Focus On Healing Environments From The Floor Up
Emma Goulding, of Altro, explains recent changes in the role of flooring in healthcare settings:
THE traditional priorities for flooring in hospitals, health centres and care homes remain the same – safety, hygiene, ease of cleaning and long-life. Important new research on design for therapeutic environments, however, shows flooring having an increasingly important role.
This creates a valuable opportunity for skilled fitters, as well as flooring manufacturers!
Just one year ago we could not have foreseen how hospitals would embrace bespoke and customised flooring. Projects like the award- winning refurbishment of the children’s unit at Salisbury District Hospital illustrate the role of skilled fitters.
This was a collaborative effort. Devereux Architects and ArtCare, the hospital’s in-house ‘arts in health’ team, worked with hospital staff and over 1,100 local schoolchildren and students from a nearby college to design a healing environment that encompasses clinical requirements and also distracts and delights children
The ambitious project was made possible by funding from the hospital’s charity the Stars Appeal which receives huge local community suppor t.
As well as customised design elements, such as cur ving cut shapes, and colour ful images, the flooring at Salisbury District Hospital is the first example of flooring being used for clinical purposes. The bespoke turtles in the flooring not only look great, but they aid the therapy team in clinical assessments of patients’ mobility. The flooring also features bespoke, waterjet cut designs to help with way-finding around the building.
This is a sea change from the merely practical grey safety flooring we associate with hospitals. The choice of colour for healthcare environments is now carefully considered, fuelled by important research, particularly with dementia patients and those with visual impairment. This challenges flooring manufacturers to be more ambitious in their colour options. Flooring ranges offering specifiers the widest choice have seen exceptional sales growth.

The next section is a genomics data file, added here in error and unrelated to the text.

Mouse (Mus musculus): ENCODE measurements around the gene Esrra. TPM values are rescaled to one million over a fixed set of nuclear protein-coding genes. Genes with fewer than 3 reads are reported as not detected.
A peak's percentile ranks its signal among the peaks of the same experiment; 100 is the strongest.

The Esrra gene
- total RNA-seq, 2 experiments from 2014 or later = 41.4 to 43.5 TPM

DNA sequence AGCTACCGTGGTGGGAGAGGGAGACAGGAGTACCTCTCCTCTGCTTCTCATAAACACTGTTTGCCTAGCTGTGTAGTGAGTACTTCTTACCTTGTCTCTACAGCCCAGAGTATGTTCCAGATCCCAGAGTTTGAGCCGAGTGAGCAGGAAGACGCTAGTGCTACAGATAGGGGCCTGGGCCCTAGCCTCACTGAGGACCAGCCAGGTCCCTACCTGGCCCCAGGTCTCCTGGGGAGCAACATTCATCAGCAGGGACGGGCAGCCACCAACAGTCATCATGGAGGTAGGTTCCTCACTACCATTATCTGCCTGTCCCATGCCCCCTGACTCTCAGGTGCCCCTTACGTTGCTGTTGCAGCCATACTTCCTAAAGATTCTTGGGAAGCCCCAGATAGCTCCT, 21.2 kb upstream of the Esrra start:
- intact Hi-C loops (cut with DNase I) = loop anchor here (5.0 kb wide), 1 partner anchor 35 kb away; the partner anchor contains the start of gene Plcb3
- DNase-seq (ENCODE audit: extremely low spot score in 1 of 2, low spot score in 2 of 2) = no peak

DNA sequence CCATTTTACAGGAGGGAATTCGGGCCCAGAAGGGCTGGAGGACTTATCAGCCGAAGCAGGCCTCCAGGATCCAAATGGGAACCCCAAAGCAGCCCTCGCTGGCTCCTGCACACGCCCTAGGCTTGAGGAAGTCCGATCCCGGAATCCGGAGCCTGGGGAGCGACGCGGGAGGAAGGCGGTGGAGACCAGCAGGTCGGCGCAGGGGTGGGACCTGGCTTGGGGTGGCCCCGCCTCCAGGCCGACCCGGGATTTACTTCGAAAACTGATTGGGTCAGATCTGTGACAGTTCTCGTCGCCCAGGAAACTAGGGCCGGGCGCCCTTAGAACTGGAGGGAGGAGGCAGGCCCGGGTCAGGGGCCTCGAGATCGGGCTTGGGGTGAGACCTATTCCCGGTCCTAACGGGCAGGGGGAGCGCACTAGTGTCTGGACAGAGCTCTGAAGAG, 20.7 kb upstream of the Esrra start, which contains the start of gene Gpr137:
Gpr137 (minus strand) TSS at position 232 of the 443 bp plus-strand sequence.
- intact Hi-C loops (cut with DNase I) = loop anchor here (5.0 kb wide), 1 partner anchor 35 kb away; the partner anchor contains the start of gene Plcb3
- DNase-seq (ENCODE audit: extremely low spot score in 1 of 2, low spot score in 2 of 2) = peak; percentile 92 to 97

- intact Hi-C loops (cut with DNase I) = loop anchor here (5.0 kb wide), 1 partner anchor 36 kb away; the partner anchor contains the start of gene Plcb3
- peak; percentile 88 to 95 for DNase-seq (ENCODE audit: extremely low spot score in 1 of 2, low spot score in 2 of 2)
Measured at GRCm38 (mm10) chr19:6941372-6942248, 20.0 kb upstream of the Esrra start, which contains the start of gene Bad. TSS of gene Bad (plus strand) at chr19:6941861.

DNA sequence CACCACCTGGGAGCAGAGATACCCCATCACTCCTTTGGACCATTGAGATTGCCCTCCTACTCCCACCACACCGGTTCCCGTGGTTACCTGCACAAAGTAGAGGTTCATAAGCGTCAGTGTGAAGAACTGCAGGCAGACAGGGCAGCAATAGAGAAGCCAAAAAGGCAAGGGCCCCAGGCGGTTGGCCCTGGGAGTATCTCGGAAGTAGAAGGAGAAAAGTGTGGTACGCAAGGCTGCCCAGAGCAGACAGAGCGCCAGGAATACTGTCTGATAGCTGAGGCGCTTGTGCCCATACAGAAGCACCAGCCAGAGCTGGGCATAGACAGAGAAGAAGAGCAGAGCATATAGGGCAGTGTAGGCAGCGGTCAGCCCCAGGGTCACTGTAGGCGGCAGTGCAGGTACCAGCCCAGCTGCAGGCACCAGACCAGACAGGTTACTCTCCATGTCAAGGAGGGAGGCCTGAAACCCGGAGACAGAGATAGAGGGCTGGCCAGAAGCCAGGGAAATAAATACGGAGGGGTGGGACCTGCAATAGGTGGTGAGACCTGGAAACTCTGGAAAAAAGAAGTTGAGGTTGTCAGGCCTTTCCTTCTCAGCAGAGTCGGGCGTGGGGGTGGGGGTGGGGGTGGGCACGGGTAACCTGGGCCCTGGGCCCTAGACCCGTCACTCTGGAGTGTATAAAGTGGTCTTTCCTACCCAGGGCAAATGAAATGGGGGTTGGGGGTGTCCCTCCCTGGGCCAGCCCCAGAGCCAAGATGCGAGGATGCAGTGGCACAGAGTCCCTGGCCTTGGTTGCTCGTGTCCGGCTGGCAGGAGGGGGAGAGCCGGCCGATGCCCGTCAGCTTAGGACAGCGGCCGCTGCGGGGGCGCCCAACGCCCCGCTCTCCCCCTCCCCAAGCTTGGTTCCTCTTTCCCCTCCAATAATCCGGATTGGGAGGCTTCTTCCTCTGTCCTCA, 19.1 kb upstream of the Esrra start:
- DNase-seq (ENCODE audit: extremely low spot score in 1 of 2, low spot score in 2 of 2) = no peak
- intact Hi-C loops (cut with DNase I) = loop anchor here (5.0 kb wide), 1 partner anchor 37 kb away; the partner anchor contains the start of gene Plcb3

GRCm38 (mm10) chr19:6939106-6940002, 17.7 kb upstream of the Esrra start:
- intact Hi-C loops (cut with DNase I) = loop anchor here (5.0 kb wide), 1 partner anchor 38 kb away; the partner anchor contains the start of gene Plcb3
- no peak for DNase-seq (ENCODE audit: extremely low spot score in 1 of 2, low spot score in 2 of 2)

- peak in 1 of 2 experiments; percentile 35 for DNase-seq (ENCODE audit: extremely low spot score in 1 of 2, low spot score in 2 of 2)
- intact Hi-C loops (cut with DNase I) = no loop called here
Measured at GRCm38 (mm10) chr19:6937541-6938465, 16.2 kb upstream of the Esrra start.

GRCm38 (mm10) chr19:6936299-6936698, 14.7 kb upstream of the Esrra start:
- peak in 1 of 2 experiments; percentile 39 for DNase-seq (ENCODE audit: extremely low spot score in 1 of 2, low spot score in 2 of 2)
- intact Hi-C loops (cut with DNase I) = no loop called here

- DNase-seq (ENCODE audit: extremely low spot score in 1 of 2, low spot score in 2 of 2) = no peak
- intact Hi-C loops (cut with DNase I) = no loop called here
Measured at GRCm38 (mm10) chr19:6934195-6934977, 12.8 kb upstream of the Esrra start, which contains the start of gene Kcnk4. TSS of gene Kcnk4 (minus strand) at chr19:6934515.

There are similar trends in care home and health centre settings. Here there is a demand for products delivering levels of performance associated with ‘commercial’ flooring, with aesthetic properties of domestic flooring. For example, there is a move to create a home-from- home without any institutional feeling.
This might mean contractors looking outside the usual product ranges to find harder working products, for example newly-launched safety flooring suitable for both bare feet and shoes, that is easier to clean than flooring with a studded surface. This is a classic requirement for care homes and social housing, where residents are assisted in their bathrooms by carers.
Finally, valuable opportunities are arising in the healthcare sector for flooring fitters who can install hygienic wall cladding. Having both products installed from a single source was not such an issue when there was plain white wall cladding at the lowest price. It is now common for a hospital ward to feature bespoke designed hygienic wall cladding and co-ordinating flooring. If you can provide both, it can put your company in a very healthy position.
This article has been reproduced from the Contract Flooring Journal website. You can find them at www.contractflooringjournal.co.uk.